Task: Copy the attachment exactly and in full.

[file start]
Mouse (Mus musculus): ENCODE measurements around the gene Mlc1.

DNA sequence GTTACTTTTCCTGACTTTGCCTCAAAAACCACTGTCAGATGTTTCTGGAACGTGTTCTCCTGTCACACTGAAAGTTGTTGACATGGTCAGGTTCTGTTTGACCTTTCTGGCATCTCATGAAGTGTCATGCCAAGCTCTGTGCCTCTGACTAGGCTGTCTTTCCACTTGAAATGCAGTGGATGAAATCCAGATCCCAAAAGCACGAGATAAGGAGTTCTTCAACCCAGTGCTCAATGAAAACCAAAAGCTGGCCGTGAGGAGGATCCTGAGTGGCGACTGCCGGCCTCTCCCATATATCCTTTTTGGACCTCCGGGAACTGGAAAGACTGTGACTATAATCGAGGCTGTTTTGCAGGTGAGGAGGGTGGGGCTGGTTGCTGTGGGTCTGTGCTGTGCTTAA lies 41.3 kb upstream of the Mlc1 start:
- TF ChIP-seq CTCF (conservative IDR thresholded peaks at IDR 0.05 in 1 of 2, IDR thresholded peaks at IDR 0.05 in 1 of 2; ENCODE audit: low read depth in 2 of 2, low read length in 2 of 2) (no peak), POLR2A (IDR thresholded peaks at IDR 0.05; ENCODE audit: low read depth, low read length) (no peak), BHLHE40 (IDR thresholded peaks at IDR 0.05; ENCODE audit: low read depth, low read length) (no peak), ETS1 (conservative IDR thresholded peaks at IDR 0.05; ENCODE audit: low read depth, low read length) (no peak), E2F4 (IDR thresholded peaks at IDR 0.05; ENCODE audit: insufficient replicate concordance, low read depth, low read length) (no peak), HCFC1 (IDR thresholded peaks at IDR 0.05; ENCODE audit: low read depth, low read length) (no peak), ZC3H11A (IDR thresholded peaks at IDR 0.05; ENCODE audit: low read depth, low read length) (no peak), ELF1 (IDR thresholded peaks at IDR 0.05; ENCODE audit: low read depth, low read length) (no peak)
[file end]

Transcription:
Mouse (Mus musculus): ENCODE measurements around the gene Mlc1.

DNA sequence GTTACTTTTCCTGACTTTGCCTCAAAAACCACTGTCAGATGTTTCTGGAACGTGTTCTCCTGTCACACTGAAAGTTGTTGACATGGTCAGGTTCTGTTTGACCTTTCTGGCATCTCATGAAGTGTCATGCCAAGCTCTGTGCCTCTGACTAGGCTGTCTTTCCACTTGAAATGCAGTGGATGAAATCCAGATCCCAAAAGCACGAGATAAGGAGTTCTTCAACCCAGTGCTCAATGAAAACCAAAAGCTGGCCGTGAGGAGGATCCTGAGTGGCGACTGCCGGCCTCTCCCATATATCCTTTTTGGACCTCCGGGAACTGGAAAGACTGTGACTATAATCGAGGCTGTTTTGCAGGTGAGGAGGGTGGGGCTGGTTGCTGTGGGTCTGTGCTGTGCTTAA lies 41.3 kb upstream of the Mlc1 start:
- TF ChIP-seq CTCF (conservative IDR thresholded peaks at IDR 0.05 in 1 of 2, IDR thresholded peaks at IDR 0.05 in 1 of 2; ENCODE audit: low read depth in 2 of 2, low read length in 2 of 2) (no peak), POLR2A (IDR thresholded peaks at IDR 0.05; ENCODE audit: low read depth, low read length) (no peak), BHLHE40 (IDR thresholded peaks at IDR 0.05; ENCODE audit: low read depth, low read length) (no peak), ETS1 (conservative IDR thresholded peaks at IDR 0.05; ENCODE audit: low read depth, low read length) (no peak), E2F4 (IDR thresholded peaks at IDR 0.05; ENCODE audit: insufficient replicate concordance, low read depth, low read length) (no peak), HCFC1 (IDR thresholded peaks at IDR 0.05; ENCODE audit: low read depth, low read length) (no peak), ZC3H11A (IDR thresholded peaks at IDR 0.05; ENCODE audit: low read depth, low read length) (no peak), ELF1 (IDR thresholded peaks at IDR 0.05; ENCODE audit: low read depth, low read length) (no peak)